Ultrasound used to burst chemo-capsules inside liver tumours
Researchers from the University of Oxford have conducted a clinical trial testing heat-sensitive lipid capsules filled with chemotherapy, which are ruptured remotely using ultrasound in order to deliver their precious cargo directly to liver tumours.
Other clinical trials have combined chemotherapy-filled lipid capsules with radiofrequency ablation, which uses the heat made by radio waves to kill cancer cells, but this study is the first to use ultrasound to remotely trigger drug release from the capsules. Previous preclinical research has suggested that this combination could increase the concentration of chemotherapy within a tumour, and how far it penetrates into the tumour.
The open-label phase 1 trial was conducted in one hospital in the UK, and included 10 patients with incurable tumours in their livers. Published in The Lancet Oncology, the first-of-its-kind study found that the technique was both safe to use and increased the amount of chemotherapy delivered directly to tumours — though more research will be needed to assess its effectiveness in treating the tumours.
After administering general anaesthetic, a dose of 50 mg/m2 of doxorubicin chemotherapy within heat-sensitive lipid capsules was injected into each patient’s bloodstream. A beam of ultrasound was then focused on the liver tumour, slightly increasing the temperature in that area. Above 39.5°C, the capsules release the drug into the bloodstream inside the tumour. This then creates a high drug concentration gradient, driving more chemotherapy into the tumour.
The researchers measured how much ultrasound exposure was needed to heat the tumour to 39.5°C or higher by temporarily implanting a heat-recording device placed into six patients’ tumours. They also took tumour biopsies from all 10 patients to assess the amount of chemotherapy delivered inside the tumour.
In seven out of 10 patients, chemotherapy concentrations within the liver tumour were two or more times higher after the ultrasound, compared with before ultrasound exposure, when there was only passive build-up of chemotherapy from the liposomes in the tumour. The concentration of chemotherapy within the tumour was less than doubled in the other three patients. On average, the technique increased the amount of chemotherapy inside the tumour by 3.7 times (from 2.34 µg/g chemotherapy within the tumour before ultrasound exposure to 8.56 µg/g chemotherapy within the tumour after ultrasound exposure).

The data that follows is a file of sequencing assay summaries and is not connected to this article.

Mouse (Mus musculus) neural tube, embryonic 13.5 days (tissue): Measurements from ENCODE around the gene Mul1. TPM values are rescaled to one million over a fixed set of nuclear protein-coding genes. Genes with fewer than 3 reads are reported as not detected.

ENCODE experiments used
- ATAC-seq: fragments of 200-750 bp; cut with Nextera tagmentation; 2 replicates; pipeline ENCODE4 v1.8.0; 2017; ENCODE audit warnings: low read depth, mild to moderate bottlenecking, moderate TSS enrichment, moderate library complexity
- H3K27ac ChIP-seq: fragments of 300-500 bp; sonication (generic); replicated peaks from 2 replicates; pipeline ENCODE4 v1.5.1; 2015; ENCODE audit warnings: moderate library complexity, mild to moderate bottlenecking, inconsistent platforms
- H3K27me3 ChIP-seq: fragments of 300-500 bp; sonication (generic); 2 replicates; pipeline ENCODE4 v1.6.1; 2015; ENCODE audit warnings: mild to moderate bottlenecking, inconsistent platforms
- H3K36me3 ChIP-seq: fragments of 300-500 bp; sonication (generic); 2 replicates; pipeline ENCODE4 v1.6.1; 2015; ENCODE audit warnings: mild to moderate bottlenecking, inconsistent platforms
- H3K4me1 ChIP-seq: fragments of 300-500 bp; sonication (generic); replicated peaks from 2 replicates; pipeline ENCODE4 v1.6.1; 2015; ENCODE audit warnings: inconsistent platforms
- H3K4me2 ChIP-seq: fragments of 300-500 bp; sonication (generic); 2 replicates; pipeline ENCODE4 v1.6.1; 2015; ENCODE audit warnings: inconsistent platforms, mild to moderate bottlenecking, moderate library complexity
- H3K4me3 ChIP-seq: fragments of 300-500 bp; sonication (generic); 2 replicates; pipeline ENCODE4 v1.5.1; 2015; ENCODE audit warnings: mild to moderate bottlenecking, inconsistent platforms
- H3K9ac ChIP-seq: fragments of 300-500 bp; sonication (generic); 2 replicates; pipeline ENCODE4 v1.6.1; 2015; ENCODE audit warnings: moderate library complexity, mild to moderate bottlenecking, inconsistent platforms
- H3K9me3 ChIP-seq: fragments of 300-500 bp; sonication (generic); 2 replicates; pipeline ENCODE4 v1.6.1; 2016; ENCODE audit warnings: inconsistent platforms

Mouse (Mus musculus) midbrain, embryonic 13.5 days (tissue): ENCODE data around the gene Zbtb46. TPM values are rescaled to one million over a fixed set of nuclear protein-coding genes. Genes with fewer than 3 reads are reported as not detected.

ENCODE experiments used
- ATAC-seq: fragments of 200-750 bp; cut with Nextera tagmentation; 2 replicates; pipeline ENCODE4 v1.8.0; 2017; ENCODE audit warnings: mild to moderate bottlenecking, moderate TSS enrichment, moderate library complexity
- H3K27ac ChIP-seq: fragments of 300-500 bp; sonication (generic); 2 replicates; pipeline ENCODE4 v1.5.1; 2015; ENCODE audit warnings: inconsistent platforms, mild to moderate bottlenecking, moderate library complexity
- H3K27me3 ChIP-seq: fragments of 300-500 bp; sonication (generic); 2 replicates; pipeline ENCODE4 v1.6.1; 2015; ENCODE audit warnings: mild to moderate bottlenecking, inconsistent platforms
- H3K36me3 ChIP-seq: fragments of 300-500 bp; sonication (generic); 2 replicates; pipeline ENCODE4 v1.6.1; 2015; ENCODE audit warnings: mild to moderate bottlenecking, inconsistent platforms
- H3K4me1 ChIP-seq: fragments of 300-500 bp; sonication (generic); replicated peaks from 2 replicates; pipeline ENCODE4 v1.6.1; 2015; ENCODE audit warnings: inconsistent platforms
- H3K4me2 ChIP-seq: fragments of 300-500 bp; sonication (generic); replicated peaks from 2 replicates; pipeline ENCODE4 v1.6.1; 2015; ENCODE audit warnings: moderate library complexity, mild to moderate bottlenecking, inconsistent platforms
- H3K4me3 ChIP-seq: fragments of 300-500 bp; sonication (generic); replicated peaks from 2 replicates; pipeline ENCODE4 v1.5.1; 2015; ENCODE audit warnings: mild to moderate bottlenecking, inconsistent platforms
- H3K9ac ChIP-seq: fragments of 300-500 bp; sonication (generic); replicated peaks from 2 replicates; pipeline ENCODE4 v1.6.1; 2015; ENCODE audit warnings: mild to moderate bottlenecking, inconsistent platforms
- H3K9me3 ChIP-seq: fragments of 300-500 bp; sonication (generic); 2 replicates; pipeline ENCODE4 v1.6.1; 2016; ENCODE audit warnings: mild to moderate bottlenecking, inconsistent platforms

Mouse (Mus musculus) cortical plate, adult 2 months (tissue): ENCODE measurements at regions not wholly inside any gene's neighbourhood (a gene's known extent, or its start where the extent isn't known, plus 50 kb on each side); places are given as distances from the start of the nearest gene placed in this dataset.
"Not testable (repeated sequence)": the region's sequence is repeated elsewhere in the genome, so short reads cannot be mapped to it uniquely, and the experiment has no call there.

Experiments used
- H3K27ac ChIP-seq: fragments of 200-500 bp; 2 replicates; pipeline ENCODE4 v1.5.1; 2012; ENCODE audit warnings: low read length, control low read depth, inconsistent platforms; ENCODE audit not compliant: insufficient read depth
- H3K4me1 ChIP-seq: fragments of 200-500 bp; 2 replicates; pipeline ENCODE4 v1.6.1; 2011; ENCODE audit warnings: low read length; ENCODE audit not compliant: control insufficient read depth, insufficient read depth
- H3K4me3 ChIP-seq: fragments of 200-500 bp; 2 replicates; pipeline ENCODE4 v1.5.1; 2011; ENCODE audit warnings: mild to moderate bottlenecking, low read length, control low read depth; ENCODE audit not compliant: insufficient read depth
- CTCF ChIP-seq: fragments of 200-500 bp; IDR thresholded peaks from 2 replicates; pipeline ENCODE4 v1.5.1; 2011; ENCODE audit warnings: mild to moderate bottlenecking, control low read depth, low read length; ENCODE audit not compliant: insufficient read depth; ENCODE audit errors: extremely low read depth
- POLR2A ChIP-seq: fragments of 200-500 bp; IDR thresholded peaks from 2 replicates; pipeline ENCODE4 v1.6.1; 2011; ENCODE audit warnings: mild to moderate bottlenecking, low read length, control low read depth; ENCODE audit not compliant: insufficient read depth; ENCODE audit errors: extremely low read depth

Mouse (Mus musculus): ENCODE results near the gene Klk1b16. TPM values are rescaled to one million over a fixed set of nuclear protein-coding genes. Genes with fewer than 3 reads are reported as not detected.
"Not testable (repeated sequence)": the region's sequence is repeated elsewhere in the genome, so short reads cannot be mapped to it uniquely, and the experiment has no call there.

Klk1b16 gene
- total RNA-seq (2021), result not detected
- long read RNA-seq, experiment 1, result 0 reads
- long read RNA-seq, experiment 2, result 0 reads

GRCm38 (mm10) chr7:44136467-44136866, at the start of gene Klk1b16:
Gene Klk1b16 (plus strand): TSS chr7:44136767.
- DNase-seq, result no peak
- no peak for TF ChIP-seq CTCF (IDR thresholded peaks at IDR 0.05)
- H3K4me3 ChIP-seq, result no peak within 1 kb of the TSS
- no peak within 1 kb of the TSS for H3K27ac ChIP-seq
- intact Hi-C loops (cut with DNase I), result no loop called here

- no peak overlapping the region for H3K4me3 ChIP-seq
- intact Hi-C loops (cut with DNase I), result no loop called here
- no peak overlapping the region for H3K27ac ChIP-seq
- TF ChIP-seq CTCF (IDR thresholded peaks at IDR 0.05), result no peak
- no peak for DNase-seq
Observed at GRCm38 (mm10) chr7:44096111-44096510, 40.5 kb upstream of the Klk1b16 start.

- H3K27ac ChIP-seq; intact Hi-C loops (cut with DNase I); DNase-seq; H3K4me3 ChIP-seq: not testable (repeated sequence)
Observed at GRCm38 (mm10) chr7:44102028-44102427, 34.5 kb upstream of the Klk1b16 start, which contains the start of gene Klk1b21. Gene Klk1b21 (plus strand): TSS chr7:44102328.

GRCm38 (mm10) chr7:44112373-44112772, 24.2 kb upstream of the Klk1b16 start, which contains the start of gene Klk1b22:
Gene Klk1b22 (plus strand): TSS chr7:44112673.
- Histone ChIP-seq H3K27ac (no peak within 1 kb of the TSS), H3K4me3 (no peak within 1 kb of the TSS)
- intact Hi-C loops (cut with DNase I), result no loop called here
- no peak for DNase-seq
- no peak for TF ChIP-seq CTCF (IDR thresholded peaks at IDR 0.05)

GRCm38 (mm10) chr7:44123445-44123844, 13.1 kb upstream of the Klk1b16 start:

Side effects were monitored for 30 days after the procedure. Apart from the expected side effects caused by general anaesthetic and chemotherapy, the procedure posed no additional risks. Five patients had grade 4 neutropenia but their symptoms were resolved without treatment. One patient experienced mild confusion after the procedure and was kept in hospital until this resolved.
“Reaching therapeutic levels of cancer drugs within a tumour while avoiding side effects for the rest of the body is a challenge for all cancer drugs, including small molecules, antibodies and viruses,” said Professor Constantin Coussios, corresponding author on the study.
“Our study is the first to trial this new technique in humans, and finds that it is possible to safely trigger and target the delivery of chemotherapy deep within the body using focused ultrasound. Once inside the tumour, the lipid capsules release the drug, supplying a higher dose of chemotherapy directly to the tumour, which may help to treat tumours more effectively.”
The authors noted some limitations, including that their biopsies only looked at one region of the tumour. As tumours can be highly varied, the biopsies can only estimate how much chemotherapy has entered the full tumour.
The authors also note that their trial did not include a control group treated with liposomes only, and that in certain patients the size of the tumour that can be treated is limited, because the patient’s ribs block the ultrasound beam. More research will be needed to confirm whether the technique improves clinical outcomes for patients.
Writing in a linked Comment, Professor Dieter Haemmerich from The Medical University of South Carolina said there were areas in which the technique might be further improved, stating, “In most patients, tumours were only partly exposed to hyperthermia (and, presumably, to the drug), suggesting that an improved hyperthermia device or heating strategy is necessary, especially for larger tumours.
“Nevertheless, Lyon and colleagues’ study represents a first important step towards clinical translation of this elegant targeted drug delivery approach, by demonstrating the ability to locally enhance drug uptake, while showing therapeutic response with a drug that traditionally had low efficacy in liver cancer,” he said.
“Although the investigators showed the safety, feasibility and therapeutic potential of lyso-thermosensitive liposomal doxorubicin (LTLD) in patients with liver cancer, the described focused ultrasound plus LTLD approach might be more widely applicable to other solid tumours because doxorubicin is a wide-spectrum antitumour drug.”
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